• A couple of drafts which very unusually for me gives a total some 1000 words under rather than 10000 words over the required total.
  • A neat collection of course work references, quotes and diagrams.
  • Evidence in the form of photos, more diagrams, and comments on the topic from discussions that I seeded 'businessy' groups in Linkedin.
  • This stuff printed out and in digital form.
  • Two hours before I need to get off to the swimming club where I swim an early morning Masters session then teach for a few hours.

SO

  • Focus on pulling stuff together for two hours.
  • Do the swim.
  • Then look at it afresh this afternoon.
  • This is a REPORT, so keep each part objective, and contained by the word count.
  • Stop fretting! A pass will do, but if I submit nothing a fail is inevitable sad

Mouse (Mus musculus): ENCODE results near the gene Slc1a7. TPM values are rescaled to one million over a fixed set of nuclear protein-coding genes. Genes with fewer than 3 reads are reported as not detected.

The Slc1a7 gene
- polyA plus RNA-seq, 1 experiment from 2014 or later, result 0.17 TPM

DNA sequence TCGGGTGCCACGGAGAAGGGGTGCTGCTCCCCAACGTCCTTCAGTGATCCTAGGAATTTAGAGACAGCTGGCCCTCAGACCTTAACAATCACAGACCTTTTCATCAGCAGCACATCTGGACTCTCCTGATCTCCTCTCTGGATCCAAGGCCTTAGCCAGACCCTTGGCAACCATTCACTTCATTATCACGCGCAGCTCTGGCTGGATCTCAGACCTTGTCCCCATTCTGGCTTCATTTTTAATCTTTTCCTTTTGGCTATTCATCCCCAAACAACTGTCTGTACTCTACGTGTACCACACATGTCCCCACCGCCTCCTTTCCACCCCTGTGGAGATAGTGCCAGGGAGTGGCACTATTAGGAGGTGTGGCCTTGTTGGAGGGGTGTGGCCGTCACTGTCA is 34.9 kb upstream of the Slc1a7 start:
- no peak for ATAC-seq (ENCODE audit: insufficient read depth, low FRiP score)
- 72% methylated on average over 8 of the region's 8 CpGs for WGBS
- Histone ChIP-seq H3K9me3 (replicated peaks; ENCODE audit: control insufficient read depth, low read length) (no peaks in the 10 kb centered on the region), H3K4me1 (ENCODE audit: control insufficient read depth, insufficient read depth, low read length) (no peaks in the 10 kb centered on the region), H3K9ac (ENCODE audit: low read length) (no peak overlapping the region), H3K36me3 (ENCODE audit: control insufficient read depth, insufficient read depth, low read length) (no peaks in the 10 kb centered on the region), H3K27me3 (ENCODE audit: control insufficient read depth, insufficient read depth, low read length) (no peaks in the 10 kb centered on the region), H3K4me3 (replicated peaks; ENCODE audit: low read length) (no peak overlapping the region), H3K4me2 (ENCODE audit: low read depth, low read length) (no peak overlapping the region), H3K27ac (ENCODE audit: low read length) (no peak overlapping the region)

• It MUST go on Sunday as I'm in London all day Monday.

(P.S. At some stage I'll be wandering around the Hockney at the RA if anyone wants to meet up)

 

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Stories and Metaphor 12th January 2012

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Edited by Jonathan Vernon, Tuesday, 30 Oct 2012, 06:16

From the B822 Techniques Library we learn that we relate to stories; the parallels to our own lives provide meaning.

I'd say that to be successful audiences must feel empathy with any story, whether for entertainment or to get attention in a business context.

IMG_0889.JPG

Bill Naylor takes this well attended session.

He starts with the story of a Merchant

(I thought we were going to get the 'Merchant of Venice'. It felt like something from 14th century Italy, like a piece from Bocacio's Decameron).